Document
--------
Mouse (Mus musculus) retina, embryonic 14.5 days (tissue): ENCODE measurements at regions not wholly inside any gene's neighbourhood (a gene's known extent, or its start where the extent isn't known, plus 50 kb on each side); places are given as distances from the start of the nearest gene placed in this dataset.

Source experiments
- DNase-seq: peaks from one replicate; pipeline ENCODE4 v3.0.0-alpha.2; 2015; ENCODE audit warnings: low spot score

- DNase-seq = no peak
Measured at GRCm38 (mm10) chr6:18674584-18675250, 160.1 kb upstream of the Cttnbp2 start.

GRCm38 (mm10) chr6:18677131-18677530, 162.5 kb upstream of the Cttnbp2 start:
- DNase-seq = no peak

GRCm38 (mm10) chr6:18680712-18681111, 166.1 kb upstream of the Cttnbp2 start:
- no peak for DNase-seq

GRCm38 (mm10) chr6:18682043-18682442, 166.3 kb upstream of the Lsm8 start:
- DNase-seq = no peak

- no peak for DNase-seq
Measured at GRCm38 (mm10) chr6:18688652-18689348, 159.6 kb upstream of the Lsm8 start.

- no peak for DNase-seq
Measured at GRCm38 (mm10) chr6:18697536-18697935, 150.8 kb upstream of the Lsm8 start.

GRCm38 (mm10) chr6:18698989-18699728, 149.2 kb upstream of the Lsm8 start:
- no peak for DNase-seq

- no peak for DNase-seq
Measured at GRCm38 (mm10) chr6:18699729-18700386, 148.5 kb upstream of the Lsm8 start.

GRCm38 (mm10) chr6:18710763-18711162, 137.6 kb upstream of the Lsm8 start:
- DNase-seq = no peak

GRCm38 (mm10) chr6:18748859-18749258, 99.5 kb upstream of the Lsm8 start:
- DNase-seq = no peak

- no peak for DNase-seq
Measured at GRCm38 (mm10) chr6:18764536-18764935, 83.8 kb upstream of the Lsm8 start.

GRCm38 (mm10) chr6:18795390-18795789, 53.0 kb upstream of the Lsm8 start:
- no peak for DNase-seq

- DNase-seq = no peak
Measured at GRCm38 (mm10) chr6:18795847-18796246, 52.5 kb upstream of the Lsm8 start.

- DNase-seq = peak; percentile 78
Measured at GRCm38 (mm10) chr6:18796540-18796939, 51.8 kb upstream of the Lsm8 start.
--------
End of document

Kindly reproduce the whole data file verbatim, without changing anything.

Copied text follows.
Mouse (Mus musculus) retina, embryonic 14.5 days (tissue): ENCODE measurements at regions not wholly inside any gene's neighbourhood (a gene's known extent, or its start where the extent isn't known, plus 50 kb on each side); places are given as distances from the start of the nearest gene placed in this dataset.

Source experiments
- DNase-seq: peaks from one replicate; pipeline ENCODE4 v3.0.0-alpha.2; 2015; ENCODE audit warnings: low spot score

- DNase-seq = no peak
Measured at GRCm38 (mm10) chr6:18674584-18675250, 160.1 kb upstream of the Cttnbp2 start.

GRCm38 (mm10) chr6:18677131-18677530, 162.5 kb upstream of the Cttnbp2 start:
- DNase-seq = no peak

GRCm38 (mm10) chr6:18680712-18681111, 166.1 kb upstream of the Cttnbp2 start:
- no peak for DNase-seq

GRCm38 (mm10) chr6:18682043-18682442, 166.3 kb upstream of the Lsm8 start:
- DNase-seq = no peak

- no peak for DNase-seq
Measured at GRCm38 (mm10) chr6:18688652-18689348, 159.6 kb upstream of the Lsm8 start.

- no peak for DNase-seq
Measured at GRCm38 (mm10) chr6:18697536-18697935, 150.8 kb upstream of the Lsm8 start.

GRCm38 (mm10) chr6:18698989-18699728, 149.2 kb upstream of the Lsm8 start:
- no peak for DNase-seq

- no peak for DNase-seq
Measured at GRCm38 (mm10) chr6:18699729-18700386, 148.5 kb upstream of the Lsm8 start.

GRCm38 (mm10) chr6:18710763-18711162, 137.6 kb upstream of the Lsm8 start:
- DNase-seq = no peak

GRCm38 (mm10) chr6:18748859-18749258, 99.5 kb upstream of the Lsm8 start:
- DNase-seq = no peak

- no peak for DNase-seq
Measured at GRCm38 (mm10) chr6:18764536-18764935, 83.8 kb upstream of the Lsm8 start.

GRCm38 (mm10) chr6:18795390-18795789, 53.0 kb upstream of the Lsm8 start:
- no peak for DNase-seq

- DNase-seq = no peak
Measured at GRCm38 (mm10) chr6:18795847-18796246, 52.5 kb upstream of the Lsm8 start.

- DNase-seq = peak; percentile 78
Measured at GRCm38 (mm10) chr6:18796540-18796939, 51.8 kb upstream of the Lsm8 start.